The hydrosphere is the water layer on the surface of the earth e.g. oceans, lakes, rivers and other water bodies. Water covers 71 % of the total surface area of the earth. Of the total water, 97 % is in the oceans, 2 % is stored as ice-sheets and less than 1% is available as fresh water.
Differential heating by the sun is responsible for water circulation in the hydrosphere, like the circulation of air in the atmosphere. When the surface water in the oceans, lakes etc., is heated by the sunrays, evaporation happens and water vapour is added to the lower atmosphere. The water vapours in the atmosphere may get cooled, leading to their condensation into tiny droplets, which form clouds. Such clouds may cause precipitation as rainfall or snowfall. Rainfall on the land leads to surface run-off in the form of rivers, which reach the ocean finally. In this process, water is consumed by plants and animals in the biosphere. Water may be temporarily stored on the land or as underground water. This circulation of water among hydrosphere, atmosphere and lithosphere is called the hydrological cycle.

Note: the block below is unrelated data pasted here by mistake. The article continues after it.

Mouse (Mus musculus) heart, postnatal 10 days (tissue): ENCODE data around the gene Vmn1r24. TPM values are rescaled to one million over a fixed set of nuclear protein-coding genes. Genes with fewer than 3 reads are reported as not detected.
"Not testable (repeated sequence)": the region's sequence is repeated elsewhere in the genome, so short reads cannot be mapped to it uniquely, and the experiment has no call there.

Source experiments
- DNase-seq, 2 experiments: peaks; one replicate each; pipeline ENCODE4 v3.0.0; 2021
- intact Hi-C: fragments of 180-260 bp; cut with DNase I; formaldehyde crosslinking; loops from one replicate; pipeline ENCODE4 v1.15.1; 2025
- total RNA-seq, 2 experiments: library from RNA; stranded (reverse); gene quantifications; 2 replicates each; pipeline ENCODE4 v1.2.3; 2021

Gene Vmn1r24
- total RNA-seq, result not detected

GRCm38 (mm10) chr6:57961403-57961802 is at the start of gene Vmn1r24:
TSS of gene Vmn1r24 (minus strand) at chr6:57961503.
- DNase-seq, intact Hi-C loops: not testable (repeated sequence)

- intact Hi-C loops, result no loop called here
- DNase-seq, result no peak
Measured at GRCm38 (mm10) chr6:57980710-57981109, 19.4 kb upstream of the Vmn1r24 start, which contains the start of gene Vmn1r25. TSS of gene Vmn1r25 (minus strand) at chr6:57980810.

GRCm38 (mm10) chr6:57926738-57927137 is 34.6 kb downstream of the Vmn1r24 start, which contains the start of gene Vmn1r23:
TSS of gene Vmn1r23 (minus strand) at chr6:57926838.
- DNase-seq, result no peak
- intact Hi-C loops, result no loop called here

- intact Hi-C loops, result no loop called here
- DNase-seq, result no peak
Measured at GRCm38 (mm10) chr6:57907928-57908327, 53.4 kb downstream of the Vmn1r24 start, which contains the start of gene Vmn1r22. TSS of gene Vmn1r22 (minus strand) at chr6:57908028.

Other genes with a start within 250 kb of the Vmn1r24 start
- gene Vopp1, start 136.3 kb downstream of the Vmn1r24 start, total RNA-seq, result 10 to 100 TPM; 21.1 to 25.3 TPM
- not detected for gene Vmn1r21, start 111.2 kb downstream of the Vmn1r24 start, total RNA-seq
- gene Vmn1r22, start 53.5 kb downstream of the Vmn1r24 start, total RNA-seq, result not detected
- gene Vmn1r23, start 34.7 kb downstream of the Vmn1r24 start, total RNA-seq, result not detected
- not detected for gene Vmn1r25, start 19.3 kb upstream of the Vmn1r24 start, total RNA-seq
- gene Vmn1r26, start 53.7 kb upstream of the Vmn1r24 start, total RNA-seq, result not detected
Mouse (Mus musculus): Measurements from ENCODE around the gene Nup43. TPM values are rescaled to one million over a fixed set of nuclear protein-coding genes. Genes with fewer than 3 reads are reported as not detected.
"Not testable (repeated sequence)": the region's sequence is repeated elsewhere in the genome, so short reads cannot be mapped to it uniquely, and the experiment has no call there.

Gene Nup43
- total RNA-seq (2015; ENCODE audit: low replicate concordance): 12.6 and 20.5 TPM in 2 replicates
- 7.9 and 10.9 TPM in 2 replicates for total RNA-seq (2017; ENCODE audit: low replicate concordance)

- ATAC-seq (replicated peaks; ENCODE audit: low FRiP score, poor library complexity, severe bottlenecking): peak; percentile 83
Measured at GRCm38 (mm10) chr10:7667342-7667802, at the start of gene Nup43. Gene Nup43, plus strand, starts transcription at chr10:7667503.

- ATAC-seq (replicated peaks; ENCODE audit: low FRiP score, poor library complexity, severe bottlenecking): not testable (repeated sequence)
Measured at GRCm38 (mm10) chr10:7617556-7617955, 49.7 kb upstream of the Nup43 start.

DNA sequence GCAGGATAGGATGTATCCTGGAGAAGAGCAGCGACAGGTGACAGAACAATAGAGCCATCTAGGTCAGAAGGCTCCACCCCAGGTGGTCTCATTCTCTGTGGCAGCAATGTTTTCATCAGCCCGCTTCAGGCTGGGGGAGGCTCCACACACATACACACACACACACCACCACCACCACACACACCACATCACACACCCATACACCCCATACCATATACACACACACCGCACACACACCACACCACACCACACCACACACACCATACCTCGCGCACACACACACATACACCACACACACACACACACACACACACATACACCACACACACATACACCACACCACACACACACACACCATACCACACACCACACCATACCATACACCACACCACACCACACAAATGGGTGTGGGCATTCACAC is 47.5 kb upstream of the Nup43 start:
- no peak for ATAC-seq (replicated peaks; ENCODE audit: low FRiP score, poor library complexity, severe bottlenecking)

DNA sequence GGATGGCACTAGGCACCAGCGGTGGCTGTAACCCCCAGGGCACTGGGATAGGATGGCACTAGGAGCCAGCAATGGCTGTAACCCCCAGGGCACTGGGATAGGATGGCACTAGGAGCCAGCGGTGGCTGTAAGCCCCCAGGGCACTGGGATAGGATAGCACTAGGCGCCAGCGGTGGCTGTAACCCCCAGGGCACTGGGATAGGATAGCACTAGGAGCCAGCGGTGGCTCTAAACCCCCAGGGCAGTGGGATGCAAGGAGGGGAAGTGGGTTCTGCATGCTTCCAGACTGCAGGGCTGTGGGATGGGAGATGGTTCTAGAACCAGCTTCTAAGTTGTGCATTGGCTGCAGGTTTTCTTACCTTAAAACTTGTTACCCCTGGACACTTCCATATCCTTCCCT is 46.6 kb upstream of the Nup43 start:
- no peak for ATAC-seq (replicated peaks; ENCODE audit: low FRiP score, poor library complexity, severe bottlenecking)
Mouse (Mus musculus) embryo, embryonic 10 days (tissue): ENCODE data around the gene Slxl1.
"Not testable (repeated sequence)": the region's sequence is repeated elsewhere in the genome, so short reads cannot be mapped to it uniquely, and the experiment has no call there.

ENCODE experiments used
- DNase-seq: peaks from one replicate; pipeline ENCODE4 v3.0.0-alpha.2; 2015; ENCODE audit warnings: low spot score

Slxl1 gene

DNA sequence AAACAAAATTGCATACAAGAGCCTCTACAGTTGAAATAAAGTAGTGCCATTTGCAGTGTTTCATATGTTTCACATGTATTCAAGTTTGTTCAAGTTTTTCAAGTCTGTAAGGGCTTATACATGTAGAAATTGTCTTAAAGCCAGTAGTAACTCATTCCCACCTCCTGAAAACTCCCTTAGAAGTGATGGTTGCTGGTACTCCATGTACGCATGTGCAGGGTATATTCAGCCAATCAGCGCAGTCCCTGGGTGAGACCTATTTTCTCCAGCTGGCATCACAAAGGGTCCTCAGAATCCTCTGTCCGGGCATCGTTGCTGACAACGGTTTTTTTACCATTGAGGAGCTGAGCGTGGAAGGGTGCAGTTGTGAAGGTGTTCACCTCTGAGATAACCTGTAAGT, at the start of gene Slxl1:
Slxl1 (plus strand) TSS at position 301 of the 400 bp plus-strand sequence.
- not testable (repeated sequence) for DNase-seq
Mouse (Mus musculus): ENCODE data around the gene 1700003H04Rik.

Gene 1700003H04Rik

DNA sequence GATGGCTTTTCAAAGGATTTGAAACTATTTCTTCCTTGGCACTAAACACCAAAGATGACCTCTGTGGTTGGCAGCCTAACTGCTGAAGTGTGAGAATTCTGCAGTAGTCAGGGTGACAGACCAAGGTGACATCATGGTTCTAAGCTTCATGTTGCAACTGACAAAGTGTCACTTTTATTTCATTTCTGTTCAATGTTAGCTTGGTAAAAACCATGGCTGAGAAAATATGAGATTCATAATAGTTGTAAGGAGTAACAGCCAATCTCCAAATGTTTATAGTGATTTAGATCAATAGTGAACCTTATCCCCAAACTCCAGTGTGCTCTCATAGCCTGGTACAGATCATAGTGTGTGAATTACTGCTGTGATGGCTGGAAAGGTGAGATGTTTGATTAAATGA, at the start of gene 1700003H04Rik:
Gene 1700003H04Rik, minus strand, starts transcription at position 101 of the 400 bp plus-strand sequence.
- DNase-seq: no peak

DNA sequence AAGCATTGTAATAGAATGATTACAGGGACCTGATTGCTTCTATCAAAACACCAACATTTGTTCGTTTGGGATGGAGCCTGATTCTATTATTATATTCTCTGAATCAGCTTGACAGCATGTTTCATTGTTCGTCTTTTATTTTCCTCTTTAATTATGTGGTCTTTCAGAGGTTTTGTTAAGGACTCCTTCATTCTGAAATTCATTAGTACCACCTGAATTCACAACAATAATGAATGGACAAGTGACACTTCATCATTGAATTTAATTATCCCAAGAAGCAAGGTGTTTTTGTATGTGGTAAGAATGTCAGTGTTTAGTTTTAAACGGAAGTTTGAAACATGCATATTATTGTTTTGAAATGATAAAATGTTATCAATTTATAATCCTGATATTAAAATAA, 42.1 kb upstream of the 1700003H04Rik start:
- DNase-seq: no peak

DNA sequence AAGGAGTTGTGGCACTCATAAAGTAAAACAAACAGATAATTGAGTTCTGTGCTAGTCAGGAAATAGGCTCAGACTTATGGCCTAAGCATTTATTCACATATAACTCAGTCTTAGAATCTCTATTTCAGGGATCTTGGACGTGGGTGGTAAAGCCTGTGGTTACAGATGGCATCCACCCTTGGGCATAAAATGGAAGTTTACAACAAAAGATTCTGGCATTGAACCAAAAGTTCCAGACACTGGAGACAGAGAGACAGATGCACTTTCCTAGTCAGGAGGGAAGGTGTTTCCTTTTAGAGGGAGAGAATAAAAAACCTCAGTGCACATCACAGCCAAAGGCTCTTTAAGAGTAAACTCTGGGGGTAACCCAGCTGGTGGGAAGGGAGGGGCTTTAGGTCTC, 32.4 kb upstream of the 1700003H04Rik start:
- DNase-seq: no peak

Water circulates both horizontally and vertically in the oceans. When the wind blows on the ocean surface, it drags the water in its direction resulting in the formation of currents and waves. The movement of ocean water also happens due to gravitational force of the moon and the sun, called the tides. Normally, tides occur twice a day at regular intervals. Oceans are teeming with plant and animal life. Oceans also have a moderating influence on the climate of coastal areas. Valuable reserves of oil have been tapped in off-shore areas e.g. The Bombay High, Gulf of Mexico.